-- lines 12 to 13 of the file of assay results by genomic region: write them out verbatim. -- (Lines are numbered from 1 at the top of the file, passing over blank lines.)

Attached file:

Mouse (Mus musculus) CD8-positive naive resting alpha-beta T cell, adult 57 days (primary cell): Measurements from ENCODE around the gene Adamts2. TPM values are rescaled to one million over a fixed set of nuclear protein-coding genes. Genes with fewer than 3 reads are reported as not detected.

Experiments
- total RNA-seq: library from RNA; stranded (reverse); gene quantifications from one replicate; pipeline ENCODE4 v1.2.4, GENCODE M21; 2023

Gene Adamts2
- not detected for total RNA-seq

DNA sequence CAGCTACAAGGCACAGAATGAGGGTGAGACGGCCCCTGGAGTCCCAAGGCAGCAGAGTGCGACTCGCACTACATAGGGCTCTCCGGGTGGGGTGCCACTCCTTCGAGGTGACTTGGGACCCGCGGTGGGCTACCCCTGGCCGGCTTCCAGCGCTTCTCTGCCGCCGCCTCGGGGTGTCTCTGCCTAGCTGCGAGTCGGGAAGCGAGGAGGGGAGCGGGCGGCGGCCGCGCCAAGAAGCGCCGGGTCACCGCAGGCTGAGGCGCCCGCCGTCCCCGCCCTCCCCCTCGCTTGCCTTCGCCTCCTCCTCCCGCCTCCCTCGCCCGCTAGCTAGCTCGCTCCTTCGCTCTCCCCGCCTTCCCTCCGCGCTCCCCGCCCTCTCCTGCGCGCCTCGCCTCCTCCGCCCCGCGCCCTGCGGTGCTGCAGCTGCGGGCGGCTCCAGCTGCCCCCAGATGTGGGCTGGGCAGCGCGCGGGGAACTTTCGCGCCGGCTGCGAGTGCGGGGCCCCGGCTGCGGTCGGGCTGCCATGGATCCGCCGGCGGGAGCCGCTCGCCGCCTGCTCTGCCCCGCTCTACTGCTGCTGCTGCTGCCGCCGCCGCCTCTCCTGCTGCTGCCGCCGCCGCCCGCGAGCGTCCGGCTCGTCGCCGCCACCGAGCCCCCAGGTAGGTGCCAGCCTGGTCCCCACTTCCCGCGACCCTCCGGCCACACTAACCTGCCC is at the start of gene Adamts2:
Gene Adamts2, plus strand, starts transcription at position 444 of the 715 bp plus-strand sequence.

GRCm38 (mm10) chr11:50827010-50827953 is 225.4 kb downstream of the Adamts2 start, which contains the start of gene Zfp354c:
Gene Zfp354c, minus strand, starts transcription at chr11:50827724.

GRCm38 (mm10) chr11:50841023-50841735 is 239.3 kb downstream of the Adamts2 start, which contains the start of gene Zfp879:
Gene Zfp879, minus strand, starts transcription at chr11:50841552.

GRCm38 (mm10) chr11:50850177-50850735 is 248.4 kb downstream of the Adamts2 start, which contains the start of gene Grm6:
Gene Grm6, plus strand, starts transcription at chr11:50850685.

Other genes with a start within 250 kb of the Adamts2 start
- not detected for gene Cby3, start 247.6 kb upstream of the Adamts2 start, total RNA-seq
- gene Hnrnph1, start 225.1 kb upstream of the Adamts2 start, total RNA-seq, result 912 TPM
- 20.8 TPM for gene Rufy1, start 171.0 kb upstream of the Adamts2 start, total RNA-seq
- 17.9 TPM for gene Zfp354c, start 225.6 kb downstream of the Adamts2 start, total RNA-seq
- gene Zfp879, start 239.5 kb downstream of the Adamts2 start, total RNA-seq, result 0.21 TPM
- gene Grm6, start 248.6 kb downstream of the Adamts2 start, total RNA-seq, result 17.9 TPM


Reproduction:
GRCm38 (mm10) chr11:50850177-50850735 is 248.4 kb downstream of the Adamts2 start, which contains the start of gene Grm6:
Gene Grm6, plus strand, starts transcription at chr11:50850685.